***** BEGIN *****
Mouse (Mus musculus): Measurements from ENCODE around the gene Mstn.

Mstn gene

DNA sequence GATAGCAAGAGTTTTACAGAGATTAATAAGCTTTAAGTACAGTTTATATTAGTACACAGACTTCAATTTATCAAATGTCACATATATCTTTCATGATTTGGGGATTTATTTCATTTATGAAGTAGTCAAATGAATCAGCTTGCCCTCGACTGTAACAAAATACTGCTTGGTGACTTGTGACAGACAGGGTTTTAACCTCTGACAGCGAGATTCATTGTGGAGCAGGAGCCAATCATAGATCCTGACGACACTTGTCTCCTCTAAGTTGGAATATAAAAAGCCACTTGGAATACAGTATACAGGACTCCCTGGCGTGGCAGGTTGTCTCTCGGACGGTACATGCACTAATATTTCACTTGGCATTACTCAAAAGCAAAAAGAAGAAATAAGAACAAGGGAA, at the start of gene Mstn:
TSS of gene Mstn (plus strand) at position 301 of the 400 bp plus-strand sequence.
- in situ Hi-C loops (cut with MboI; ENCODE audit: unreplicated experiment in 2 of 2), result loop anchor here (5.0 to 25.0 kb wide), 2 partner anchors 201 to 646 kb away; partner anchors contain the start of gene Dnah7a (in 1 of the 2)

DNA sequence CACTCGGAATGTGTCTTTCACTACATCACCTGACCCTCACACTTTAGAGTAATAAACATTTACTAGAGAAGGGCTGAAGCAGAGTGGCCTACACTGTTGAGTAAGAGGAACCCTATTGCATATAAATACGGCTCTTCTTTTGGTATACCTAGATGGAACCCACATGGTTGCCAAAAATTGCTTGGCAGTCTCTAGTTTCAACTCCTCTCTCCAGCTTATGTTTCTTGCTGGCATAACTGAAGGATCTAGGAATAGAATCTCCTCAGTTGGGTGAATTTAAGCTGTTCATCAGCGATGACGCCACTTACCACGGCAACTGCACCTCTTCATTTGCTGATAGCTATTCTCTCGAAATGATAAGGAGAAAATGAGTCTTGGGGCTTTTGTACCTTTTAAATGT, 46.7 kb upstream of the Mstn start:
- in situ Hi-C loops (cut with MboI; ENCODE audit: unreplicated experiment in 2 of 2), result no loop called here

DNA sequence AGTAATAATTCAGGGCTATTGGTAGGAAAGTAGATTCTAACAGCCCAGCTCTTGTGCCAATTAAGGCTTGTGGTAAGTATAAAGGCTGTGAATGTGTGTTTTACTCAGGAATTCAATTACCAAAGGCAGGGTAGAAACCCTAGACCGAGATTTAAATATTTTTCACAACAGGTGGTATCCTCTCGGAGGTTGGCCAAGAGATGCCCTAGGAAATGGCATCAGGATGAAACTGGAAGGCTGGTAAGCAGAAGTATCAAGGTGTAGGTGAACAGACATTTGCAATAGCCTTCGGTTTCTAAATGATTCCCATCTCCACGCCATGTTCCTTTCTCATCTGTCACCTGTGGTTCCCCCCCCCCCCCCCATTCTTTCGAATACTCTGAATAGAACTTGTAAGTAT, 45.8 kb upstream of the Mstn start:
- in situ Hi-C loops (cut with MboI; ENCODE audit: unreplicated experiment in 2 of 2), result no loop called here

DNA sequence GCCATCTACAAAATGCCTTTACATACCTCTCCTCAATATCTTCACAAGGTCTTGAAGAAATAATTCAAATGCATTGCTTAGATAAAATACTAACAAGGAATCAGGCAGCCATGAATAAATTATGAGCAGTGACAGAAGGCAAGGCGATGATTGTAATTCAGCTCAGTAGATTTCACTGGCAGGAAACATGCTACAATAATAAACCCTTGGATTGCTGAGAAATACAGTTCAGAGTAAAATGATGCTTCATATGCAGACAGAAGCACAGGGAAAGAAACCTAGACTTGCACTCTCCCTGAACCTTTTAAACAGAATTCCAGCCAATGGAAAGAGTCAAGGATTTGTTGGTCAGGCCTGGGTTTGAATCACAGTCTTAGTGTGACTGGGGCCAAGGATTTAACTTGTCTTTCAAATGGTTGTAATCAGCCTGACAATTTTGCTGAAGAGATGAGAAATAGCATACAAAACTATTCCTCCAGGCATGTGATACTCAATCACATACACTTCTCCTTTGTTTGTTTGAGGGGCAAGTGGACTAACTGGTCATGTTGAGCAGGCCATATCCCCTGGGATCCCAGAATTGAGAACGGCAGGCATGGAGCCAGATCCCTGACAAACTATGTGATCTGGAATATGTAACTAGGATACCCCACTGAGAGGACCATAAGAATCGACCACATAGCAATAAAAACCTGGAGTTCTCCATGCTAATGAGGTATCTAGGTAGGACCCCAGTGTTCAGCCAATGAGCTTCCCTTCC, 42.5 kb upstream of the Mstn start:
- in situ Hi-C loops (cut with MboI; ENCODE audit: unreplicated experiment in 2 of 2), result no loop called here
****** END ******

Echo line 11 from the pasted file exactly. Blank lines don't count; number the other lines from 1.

- in situ Hi-C loops (cut with MboI; ENCODE audit: unreplicated experiment in 2 of 2), result no loop called here